Use of social networking sites and websites

The first and easiest way to avoid the use of websites by employees in the workplace during work hours is to block or limit access to websites that are entertainment-based or unrelated to work.

Nevertheless, sometimes this option is not a proper solution precisely because in the current digital era of the Internet, social networks, smartphones and tablets, it is very easy for employees to go online and watch matches while in the workplace through their own personal technical devices.

Such devices’ use in the workplace should be faced always bearing in mind that if the employee does not perform his/her work during work hours, he/she will be in breach of the employment contract and disciplinary action can be taken.

In any case, the best legal option for preventing incorrect use of such tools would be to adopt a specific policy regarding Internet use in the workplace; for example, by making what is and isn’t an acceptable use clear to employees.

Drinking or being under the influence at work

Under the Italian system, the rules on safety in the workplace strictly forbid giving alcohol to employees at the workplace.

In any case, it is common practice to have a drink or two while watching sporting events. However, coming to work under the influence of alcohol or being caught drinking during work hours may result in a disciplinary procedure, considering that, after having consumed alcohol, the employee may be incapable of working, may disturb the working environment and may give a negative impression to customers.

At any rate, even in this case it is strongly advisable to adopt a specific policy wherein it is clearly indicated that drinking or being under the influence at work is strictly forbidden and that breaches of such policy could be disciplined by the employer.

Conclusions

As said above, Euro 2016 could certainly represent a potential risk both for the employers, who may face a serious decrease in productivity, and for employees, who – swept up by their enthusiasm for football, but also (and perhaps above all) patriotism – may be subject to disciplinary action due to a breach of their contractual obligations.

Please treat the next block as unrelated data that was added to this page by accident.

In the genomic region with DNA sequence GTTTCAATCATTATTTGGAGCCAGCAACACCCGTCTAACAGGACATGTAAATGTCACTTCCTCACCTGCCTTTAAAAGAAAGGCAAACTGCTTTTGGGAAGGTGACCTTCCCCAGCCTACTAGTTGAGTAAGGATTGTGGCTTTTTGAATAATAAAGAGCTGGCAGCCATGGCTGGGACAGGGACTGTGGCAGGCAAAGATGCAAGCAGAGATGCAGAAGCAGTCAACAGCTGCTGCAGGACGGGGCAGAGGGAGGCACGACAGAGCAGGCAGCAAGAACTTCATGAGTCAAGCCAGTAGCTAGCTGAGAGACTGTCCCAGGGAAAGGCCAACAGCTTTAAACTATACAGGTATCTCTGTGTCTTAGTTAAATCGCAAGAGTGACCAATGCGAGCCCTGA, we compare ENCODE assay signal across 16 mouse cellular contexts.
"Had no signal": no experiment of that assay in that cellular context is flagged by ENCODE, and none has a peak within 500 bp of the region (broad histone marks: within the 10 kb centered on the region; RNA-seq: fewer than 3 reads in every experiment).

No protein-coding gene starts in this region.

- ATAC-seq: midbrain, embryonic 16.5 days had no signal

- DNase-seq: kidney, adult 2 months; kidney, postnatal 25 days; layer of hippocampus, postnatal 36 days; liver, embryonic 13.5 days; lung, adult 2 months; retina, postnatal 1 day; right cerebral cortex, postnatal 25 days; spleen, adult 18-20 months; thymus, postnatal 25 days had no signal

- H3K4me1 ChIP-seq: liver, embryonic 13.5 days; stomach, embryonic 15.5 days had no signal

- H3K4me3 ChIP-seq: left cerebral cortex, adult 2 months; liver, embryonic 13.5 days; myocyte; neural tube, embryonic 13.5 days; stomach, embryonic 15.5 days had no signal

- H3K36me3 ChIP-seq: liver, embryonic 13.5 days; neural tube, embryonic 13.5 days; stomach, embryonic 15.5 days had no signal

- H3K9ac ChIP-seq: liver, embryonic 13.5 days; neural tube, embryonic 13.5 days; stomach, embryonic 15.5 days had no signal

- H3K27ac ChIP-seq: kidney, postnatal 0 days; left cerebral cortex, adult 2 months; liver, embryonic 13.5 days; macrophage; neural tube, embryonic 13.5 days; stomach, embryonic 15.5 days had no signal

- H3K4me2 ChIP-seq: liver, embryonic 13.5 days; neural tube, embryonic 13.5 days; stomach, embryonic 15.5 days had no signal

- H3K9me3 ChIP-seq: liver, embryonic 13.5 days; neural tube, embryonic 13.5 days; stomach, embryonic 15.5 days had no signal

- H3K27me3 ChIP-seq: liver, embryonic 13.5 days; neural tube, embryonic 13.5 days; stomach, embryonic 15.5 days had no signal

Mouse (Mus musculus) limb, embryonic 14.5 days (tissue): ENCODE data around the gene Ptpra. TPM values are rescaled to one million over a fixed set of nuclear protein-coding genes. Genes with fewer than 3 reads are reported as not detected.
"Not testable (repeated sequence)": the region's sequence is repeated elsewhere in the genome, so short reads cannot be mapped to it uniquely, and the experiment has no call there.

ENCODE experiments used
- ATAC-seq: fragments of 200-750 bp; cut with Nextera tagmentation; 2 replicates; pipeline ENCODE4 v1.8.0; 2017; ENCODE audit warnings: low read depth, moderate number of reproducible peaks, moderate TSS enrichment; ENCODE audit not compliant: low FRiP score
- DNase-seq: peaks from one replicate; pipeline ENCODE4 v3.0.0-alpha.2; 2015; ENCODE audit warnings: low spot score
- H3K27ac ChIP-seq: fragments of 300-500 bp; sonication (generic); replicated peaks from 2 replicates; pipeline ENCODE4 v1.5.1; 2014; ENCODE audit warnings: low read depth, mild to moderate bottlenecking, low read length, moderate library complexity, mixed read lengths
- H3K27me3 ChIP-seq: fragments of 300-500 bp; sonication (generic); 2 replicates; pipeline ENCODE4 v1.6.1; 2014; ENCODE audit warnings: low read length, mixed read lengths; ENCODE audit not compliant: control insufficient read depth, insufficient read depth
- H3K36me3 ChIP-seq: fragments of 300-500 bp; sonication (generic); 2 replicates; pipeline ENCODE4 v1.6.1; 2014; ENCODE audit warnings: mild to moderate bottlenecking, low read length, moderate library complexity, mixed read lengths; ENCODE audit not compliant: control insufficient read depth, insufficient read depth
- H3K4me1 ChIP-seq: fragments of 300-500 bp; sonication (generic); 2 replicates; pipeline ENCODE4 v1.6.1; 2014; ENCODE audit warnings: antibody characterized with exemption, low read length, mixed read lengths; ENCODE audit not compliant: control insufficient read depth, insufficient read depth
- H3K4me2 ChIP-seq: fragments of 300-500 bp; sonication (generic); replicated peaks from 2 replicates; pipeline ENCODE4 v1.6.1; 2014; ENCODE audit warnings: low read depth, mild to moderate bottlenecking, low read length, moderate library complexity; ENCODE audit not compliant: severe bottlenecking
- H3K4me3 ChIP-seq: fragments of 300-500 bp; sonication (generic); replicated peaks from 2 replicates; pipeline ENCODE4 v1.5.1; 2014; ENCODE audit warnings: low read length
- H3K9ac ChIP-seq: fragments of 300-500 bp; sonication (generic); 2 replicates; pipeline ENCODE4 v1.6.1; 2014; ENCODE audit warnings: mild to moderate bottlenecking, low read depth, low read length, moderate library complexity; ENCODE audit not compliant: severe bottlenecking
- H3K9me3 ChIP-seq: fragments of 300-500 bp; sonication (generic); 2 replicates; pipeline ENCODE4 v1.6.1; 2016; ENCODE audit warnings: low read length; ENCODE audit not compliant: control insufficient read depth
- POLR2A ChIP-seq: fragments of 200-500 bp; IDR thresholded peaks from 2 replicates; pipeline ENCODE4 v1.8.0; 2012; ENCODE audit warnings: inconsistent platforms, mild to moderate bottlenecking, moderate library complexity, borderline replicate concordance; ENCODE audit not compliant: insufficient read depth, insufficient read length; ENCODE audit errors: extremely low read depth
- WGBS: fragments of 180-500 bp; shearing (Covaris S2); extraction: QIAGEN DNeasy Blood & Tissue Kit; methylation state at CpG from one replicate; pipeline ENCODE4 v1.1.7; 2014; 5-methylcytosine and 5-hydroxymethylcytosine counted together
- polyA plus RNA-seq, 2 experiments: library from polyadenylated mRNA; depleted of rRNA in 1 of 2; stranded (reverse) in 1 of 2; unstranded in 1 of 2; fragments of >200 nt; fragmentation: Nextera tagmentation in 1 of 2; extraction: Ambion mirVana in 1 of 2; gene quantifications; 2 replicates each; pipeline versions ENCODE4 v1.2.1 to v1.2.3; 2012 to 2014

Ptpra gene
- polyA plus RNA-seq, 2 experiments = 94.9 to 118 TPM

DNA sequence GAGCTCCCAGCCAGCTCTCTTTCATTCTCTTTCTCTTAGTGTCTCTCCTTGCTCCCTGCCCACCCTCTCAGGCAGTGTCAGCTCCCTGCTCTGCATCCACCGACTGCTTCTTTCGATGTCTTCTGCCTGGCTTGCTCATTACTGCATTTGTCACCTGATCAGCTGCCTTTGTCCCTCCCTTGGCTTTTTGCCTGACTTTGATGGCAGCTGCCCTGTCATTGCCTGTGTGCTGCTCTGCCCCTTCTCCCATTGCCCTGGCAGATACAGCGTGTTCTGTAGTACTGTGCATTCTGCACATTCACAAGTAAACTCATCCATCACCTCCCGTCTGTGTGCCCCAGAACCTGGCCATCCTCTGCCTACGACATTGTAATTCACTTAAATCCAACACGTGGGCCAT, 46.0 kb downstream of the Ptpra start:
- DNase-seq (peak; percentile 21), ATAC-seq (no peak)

It is therefore crucial to define clear rules (through specific agreements or policies) that must be followed during sporting events.

Below are some very basic suggestions for employers based on experience, which may be followed when managing these situations in order to strike a balance between the needs of the business and the interests of individuals wishing to partake in these events:

  • First understand if the workforce is interested in the sporting event and evaluate the risk of disappointing the employees by ignoring their interest;
  • Try to plan the work in accordance with the match programme: such as by not scheduling an important meeting during an important match;
  • Strengthen team spirit: companies could consider showing the matches in the office, insofar as compatible with business needs;
  • Increase flexibility in the management of work hours by, for example, offering employees the possibility of working from home. This could be a particularly suitable option for employers, especially at a time when Italy finds itself facing the “flexible working era”.

Having said all of the above, it should also be considered that there could be benefits to supporting sporting events in the workplace. Indeed, instead of being worried about employees missing work to watch matches or to recover from celebrations, companies should embrace Euro 2016 as an opportunity to engage and motivate employees, considering the cohesive benefits of coming together to enjoy a sporting spectacle, paired with the inevitable emotional investment in the event.

First published on Ius Laboris Global HR.

Read more about sporting events and German emloyment law in our articles EURO 2016 and employment law in Germany and UK employment law considerations during EURO 2016.